The Piecewise Linear Model of Regionalization for Geostatistical Simulation

  • Author / Creator
  • Quantifying uncertainty is key to rational decision‐making in a geological context. Samples collected for Mineral Exploration are usually sparse and only represent a very small portion of the volume that might be mined in the future.
    To characterize and quantify geological uncertainty, it is commonplace to use Stochastic Simulation. Uncertainty is quantified and propagated in several steps when modeling geology. Samples are separated into different domains, uncertainty is quantified in the domain boundaries, parameters for modeling are established, and domain models are created. Afterward, inside each domain, continuous variables such as grades are modeled. This thesis proposes a novel method for continuous variable simulation.
    A common workflow to quantify uncertainty is to transform the data to a Gaussian distribution and use Sequential Gaussian Simulation (SGS) to generate realizations of the grades. However, this approach assumes that all spatial distributions have a Gaussian form, under the multivariate Gaussian assumption. Also, it is assumed that a single variogram model characterizes the spatial variability of the grade independent of the magnitude. High grades, however, are usually less continuous. Using SGS to model such variables, with a single variogram model will impose the same continuity for lows and high values which may be unrealistic.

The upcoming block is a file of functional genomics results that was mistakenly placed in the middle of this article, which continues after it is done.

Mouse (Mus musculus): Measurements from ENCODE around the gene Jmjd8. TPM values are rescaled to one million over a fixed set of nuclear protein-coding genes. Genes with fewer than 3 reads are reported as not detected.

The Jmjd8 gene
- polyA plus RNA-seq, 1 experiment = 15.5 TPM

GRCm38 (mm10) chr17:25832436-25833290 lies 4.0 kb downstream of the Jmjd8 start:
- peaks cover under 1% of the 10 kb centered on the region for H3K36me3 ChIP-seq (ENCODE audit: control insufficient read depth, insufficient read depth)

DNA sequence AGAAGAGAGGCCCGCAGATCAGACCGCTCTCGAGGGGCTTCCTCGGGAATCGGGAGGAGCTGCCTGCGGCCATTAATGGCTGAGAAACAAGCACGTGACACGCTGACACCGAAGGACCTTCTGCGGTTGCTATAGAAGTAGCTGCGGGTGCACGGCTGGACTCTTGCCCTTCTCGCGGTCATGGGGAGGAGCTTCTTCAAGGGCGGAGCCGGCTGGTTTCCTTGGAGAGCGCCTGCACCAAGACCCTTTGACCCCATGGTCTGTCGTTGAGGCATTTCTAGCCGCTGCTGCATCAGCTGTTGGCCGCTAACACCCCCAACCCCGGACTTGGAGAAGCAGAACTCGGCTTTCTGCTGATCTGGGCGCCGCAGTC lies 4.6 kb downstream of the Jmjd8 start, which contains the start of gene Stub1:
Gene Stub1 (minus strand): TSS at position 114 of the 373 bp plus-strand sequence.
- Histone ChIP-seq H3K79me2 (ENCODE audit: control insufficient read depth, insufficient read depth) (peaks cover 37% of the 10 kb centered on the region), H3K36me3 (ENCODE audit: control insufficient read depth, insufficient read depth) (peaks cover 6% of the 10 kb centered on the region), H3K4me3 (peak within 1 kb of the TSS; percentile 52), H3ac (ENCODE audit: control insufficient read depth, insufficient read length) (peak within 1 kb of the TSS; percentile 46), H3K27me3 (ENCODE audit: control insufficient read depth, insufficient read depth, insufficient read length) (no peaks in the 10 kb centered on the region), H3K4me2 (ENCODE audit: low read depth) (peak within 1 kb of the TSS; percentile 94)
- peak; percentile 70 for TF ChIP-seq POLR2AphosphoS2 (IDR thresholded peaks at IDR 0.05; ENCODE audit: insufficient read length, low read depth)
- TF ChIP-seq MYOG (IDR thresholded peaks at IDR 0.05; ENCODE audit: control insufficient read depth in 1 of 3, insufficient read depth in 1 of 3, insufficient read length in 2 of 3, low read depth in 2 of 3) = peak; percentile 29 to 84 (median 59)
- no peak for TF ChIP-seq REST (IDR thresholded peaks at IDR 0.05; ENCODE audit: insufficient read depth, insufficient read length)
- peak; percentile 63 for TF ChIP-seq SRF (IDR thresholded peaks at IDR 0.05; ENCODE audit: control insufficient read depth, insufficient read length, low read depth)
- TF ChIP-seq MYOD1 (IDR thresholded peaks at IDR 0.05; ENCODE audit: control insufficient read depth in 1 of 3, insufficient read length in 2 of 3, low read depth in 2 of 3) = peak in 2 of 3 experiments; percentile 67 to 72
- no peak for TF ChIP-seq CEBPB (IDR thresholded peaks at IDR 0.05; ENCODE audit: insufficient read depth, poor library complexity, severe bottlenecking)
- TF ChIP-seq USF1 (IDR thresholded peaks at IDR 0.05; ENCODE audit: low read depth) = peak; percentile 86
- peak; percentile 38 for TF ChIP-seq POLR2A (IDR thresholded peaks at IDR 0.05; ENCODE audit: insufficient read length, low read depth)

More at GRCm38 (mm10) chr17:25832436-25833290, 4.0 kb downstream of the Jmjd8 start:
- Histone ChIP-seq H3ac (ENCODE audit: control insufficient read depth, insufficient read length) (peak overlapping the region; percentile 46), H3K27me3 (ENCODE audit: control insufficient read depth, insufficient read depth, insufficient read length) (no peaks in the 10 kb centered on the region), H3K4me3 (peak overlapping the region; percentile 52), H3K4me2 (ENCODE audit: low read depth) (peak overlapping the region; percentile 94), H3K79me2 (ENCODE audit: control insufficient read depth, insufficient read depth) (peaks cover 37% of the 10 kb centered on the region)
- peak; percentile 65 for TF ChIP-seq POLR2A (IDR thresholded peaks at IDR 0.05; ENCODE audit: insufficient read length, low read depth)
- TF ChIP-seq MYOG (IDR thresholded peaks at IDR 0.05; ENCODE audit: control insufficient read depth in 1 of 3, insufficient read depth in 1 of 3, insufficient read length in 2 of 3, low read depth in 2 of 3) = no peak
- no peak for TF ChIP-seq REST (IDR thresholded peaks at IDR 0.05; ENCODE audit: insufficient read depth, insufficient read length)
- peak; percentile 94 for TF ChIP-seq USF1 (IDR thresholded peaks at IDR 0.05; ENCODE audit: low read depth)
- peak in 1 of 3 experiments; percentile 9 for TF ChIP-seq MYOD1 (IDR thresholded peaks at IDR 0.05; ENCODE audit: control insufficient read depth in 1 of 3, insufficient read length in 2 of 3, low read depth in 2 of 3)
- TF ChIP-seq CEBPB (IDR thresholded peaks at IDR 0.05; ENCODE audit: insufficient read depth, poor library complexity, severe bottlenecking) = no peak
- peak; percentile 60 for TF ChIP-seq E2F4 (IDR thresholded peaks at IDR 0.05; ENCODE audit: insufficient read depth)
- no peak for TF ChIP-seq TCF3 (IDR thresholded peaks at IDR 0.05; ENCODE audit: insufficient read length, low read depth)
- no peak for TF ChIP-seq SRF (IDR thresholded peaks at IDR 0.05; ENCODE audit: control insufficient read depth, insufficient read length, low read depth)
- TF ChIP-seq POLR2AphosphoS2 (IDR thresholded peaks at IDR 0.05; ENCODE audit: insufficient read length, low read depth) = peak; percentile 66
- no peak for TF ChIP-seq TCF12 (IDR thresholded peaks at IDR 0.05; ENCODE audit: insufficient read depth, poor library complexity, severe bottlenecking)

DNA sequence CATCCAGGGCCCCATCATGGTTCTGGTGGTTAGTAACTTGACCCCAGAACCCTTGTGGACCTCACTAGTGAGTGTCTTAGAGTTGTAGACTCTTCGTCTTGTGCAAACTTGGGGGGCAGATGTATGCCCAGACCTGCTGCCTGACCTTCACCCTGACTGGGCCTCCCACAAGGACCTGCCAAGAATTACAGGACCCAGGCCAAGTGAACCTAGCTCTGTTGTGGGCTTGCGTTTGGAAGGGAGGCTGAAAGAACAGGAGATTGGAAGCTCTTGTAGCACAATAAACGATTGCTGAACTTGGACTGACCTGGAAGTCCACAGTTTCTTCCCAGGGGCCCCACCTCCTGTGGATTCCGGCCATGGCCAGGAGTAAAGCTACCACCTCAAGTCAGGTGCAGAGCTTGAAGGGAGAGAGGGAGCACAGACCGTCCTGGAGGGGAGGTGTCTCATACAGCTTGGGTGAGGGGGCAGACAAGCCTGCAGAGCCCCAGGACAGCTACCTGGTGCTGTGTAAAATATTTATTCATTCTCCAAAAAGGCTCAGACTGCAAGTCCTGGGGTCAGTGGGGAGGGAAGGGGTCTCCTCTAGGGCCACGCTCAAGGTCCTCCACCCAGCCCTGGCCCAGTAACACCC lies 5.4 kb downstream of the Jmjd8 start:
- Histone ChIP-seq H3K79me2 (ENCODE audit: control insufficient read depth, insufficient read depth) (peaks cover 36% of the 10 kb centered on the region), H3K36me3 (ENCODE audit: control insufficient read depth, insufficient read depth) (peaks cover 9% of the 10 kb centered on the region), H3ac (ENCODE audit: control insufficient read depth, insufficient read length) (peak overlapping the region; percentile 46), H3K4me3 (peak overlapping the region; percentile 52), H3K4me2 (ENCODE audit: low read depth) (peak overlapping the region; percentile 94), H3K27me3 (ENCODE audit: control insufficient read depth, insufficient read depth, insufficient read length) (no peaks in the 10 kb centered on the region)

The main contribution of this thesis is to propose a novel simulation framework for grades that have different continuity for low and high values. The Piecewise Linear Model of Regionalization (PLMR) defines different bins to the data distribution and imposes different spatial model to each bin. By doing so, the model can capture different spatial continuity of highs and low values in a consistent mathematical manner. The proposed framework considers indicator variograms as well as traditional variograms, which brings more spatial information to the simulated realizations. When comparing the PLMR to modeling under the multivariate Gaussian assumption the former tends to be, on average, more conservative regarding the influence of high values in nearby locations.

  • Subjects / Keywords
  • Graduation date
    Fall 2022
  • Type of Item
  • Degree
    Master of Science
  • DOI
  • License
    This thesis is made available by the University of Alberta Library with permission of the copyright owner solely for non-commercial purposes. This thesis, or any portion thereof, may not otherwise be copied or reproduced without the written consent of the copyright owner, except to the extent permitted by Canadian copyright law.